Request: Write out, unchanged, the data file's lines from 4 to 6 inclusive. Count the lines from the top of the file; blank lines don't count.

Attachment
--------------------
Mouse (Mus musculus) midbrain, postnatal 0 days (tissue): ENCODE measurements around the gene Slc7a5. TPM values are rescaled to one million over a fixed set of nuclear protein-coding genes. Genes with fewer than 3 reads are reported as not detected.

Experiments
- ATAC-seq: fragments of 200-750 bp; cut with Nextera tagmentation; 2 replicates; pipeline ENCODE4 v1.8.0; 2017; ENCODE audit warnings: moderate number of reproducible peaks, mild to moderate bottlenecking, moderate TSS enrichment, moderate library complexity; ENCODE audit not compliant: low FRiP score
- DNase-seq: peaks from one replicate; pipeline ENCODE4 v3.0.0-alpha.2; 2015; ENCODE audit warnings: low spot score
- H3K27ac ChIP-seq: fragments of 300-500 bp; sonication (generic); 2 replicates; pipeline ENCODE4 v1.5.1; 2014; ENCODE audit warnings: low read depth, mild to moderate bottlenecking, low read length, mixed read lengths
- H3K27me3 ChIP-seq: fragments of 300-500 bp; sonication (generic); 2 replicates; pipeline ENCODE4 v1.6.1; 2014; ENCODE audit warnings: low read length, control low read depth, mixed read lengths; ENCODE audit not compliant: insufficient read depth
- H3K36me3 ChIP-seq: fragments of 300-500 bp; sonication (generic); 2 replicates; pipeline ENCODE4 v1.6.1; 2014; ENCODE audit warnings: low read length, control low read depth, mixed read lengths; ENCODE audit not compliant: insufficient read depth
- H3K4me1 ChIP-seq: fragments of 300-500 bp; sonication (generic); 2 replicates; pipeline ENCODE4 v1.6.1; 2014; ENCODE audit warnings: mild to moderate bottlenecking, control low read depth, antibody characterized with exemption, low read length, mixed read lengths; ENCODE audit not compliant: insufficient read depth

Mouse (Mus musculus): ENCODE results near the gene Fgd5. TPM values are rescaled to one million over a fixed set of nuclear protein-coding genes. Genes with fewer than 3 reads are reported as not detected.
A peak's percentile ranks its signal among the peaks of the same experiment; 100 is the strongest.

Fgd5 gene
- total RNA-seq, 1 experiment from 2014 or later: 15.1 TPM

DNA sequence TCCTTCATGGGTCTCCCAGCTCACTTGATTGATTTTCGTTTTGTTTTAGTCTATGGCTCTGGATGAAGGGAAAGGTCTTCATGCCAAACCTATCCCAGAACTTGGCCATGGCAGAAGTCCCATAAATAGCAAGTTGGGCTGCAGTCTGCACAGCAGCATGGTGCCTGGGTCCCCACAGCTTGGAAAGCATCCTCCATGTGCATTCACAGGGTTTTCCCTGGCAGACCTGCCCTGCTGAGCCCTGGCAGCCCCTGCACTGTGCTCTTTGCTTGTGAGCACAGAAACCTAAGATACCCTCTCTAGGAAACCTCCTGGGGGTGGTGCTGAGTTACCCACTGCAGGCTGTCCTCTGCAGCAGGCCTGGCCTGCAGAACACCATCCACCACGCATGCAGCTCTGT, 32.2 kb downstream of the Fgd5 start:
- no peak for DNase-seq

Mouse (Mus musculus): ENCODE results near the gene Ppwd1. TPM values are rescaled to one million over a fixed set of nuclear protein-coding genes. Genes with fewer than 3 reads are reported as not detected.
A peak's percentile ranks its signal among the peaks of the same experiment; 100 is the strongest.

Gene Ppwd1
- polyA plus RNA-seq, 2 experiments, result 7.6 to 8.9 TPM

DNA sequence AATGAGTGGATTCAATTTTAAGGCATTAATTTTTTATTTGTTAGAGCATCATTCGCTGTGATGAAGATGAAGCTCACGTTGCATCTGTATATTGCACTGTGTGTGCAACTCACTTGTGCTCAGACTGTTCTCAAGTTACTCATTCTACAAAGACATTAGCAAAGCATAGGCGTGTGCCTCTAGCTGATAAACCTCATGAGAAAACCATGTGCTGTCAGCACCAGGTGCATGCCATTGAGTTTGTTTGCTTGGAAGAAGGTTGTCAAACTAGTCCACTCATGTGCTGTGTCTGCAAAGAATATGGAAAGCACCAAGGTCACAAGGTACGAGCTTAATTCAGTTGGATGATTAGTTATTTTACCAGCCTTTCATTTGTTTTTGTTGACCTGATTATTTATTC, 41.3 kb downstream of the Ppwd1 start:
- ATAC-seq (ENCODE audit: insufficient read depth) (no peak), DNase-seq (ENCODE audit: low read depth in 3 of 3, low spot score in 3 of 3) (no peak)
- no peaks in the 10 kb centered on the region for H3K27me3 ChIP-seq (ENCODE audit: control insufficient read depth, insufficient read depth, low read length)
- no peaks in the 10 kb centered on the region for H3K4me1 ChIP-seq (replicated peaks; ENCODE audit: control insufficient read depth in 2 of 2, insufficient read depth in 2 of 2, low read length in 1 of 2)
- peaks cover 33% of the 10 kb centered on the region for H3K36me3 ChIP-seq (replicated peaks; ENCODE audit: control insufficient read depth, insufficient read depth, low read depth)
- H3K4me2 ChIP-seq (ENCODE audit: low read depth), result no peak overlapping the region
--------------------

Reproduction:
- DNase-seq: peaks from one replicate; pipeline ENCODE4 v3.0.0-alpha.2; 2015; ENCODE audit warnings: low spot score
- H3K27ac ChIP-seq: fragments of 300-500 bp; sonication (generic); 2 replicates; pipeline ENCODE4 v1.5.1; 2014; ENCODE audit warnings: low read depth, mild to moderate bottlenecking, low read length, mixed read lengths
- H3K27me3 ChIP-seq: fragments of 300-500 bp; sonication (generic); 2 replicates; pipeline ENCODE4 v1.6.1; 2014; ENCODE audit warnings: low read length, control low read depth, mixed read lengths; ENCODE audit not compliant: insufficient read depth